Engie ordered to address North Sea Gjøa safety concerns
The Petroleum Safety Authority Norway has served an order to Engie E&P Norge after completing an investigation of a condensate leak on the Gjøa field in the North Sea last June.
The leak occurred in the process module on the Gjøa semisubmersible platform and led to gas detection, a general alarm, automatic shutdown of the process plant, pressure blowdown, and mustering in accordance with the alarm instructions.
Gjøa, which came onstream in 2010, has been developed with four subsea templates and a satellite well tied back to the platform.
Engie estimated the leakage rate at 1.06 kg/s and the total quantity at around 1.25 cu m (44 cu ft). Analysis showed that the fluid consisted largely of produced water with small quantities of hydrocarbons (gas and condensate).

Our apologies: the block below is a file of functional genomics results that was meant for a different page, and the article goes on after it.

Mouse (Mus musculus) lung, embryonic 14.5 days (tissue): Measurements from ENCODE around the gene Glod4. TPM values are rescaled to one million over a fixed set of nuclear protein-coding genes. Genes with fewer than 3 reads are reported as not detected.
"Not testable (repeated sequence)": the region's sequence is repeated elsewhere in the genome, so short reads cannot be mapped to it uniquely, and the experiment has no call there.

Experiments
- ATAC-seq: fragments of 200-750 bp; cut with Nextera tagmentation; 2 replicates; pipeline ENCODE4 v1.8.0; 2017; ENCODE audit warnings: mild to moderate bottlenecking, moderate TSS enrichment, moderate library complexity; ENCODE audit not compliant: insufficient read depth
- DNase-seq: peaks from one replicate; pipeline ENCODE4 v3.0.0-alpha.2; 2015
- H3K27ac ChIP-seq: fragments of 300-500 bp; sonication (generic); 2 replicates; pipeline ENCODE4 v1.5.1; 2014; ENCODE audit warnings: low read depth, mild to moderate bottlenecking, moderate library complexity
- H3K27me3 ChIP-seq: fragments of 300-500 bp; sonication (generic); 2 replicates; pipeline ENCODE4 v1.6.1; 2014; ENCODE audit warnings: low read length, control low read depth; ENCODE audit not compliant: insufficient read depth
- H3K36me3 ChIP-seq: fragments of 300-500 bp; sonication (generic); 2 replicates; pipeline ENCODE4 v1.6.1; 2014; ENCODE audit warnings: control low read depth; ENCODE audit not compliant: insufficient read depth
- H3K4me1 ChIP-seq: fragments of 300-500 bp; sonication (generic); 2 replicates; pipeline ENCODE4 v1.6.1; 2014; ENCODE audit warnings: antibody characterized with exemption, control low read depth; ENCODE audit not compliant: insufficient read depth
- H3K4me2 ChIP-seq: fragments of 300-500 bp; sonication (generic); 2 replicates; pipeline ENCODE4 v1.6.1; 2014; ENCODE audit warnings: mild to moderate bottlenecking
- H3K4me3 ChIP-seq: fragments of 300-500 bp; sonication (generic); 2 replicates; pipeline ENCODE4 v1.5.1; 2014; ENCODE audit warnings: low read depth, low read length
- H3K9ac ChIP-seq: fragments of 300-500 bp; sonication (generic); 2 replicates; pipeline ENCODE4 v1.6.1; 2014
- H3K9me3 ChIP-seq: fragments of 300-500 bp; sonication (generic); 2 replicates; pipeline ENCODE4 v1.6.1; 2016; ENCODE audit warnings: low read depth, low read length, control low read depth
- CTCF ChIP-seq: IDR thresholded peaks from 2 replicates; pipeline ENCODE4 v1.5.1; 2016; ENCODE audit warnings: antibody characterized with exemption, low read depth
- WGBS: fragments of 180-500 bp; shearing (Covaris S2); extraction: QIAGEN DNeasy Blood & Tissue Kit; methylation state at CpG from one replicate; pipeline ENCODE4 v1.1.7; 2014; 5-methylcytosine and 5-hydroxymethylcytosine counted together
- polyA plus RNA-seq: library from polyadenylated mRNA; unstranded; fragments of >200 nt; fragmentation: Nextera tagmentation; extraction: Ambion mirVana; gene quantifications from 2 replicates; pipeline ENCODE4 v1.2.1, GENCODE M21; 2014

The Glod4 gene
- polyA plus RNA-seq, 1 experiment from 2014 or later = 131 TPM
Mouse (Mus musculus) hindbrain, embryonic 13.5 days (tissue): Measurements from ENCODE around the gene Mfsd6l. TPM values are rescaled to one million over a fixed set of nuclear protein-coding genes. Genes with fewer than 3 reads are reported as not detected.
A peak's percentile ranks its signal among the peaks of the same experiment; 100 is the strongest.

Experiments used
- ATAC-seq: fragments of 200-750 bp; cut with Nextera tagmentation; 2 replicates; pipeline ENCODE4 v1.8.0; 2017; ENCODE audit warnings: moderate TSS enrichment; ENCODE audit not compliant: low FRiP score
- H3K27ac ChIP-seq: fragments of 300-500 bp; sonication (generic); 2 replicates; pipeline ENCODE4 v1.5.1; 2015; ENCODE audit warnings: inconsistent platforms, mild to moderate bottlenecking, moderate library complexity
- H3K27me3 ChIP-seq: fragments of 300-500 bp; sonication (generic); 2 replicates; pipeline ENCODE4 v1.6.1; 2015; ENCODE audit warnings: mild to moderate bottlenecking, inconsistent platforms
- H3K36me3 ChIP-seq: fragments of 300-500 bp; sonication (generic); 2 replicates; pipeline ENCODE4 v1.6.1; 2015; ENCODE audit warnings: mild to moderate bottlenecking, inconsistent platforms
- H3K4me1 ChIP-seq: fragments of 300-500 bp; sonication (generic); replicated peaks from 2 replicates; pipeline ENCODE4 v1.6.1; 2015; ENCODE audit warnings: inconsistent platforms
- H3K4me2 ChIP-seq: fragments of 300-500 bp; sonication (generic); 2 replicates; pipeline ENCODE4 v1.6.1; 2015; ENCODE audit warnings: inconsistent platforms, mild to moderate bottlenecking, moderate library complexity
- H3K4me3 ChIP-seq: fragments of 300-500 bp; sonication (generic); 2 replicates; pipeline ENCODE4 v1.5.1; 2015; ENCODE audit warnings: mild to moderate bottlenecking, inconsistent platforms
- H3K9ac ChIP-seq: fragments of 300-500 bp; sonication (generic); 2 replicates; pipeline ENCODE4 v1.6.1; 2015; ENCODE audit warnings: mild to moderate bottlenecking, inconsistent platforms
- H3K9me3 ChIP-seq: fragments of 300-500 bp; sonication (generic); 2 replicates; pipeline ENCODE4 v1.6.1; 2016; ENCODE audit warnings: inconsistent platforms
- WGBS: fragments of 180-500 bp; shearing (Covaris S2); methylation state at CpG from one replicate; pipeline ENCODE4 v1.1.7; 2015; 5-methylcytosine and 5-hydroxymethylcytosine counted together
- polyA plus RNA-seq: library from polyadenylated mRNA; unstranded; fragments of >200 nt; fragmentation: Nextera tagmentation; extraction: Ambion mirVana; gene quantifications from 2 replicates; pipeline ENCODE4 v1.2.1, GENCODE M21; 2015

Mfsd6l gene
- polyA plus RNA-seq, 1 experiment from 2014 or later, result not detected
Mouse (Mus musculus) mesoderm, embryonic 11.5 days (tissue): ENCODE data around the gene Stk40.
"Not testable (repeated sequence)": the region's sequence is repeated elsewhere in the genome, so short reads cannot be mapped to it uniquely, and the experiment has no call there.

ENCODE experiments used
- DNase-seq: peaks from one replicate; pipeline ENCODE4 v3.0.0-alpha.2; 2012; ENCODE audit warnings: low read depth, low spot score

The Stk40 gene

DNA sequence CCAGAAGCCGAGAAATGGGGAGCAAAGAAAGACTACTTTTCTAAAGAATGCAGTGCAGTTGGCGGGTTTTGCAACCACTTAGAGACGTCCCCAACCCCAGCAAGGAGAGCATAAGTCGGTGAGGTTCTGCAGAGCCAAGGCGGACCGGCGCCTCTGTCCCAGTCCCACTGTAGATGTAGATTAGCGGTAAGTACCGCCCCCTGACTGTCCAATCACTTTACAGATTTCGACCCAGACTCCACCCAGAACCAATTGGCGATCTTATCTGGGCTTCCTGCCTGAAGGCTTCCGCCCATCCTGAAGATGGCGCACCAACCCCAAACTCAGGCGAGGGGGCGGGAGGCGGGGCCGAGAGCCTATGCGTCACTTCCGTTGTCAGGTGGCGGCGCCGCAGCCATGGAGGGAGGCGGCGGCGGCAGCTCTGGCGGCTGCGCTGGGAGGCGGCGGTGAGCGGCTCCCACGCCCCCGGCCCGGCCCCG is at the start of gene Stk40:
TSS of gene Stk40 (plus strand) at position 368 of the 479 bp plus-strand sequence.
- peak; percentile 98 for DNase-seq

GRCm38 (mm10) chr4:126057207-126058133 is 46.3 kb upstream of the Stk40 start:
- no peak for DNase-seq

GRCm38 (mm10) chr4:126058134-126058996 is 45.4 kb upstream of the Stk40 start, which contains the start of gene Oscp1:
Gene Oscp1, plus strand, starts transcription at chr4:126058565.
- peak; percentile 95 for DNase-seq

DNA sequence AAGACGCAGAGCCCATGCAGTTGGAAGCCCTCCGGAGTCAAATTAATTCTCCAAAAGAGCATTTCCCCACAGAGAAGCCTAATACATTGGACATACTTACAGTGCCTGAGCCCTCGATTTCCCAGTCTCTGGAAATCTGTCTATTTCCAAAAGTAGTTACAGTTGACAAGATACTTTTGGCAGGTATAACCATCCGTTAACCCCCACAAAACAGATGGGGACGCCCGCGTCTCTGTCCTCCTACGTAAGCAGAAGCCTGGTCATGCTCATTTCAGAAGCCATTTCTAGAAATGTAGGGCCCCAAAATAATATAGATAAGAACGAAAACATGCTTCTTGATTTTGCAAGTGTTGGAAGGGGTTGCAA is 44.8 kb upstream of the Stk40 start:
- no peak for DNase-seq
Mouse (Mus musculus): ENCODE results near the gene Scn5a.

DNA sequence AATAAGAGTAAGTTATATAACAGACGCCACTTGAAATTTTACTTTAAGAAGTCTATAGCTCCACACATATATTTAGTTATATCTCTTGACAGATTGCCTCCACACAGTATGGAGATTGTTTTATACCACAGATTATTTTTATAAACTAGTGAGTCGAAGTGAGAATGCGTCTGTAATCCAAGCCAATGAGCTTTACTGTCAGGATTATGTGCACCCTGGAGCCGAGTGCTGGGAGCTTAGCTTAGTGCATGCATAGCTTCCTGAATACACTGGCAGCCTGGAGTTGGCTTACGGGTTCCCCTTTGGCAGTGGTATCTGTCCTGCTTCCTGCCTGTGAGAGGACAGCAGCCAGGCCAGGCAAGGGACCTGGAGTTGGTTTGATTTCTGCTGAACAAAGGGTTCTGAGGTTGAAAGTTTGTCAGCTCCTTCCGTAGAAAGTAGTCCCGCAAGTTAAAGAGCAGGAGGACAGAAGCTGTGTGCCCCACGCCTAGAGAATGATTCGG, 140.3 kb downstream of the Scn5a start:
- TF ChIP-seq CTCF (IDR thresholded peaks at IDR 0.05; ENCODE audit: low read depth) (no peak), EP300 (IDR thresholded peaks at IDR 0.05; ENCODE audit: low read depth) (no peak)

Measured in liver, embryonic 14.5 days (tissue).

The condensate did not ignite during the incident, and the leak was stopped after about 30 minutes.
According to the PSA, the cause was a fatigue fracture in a weld on a ½-in. pipe nozzle on a condensate pump connected to the gas recompression system.
An emergency shutdown valve (ESV) upstream from the leak site failed to close.
The emergency response command on the facility decided to evacuate staff to the shore, however, the all-clear was given on Gjøa soon afterwards.
Engie’s maintenance of the ESVs and associated actuators was inadequate, the investigation found: these problems had been known over a long period, but not dealt with, the PSA pointed out.
The main non-conformities with regulations related to the:
- Barrier management system
- Management and maintenance system
- Response to vibration
- Organization and management.
In addition, the PSA identified the need for improvement point concerning carcinogenic and mutagenic chemicals.
It has ordered Engie to take steps to ensure that safety-critical equipment is operated, tested and maintained in a way which ensures the performance of the barriers at all times. Deadline for compliance is Feb. 2.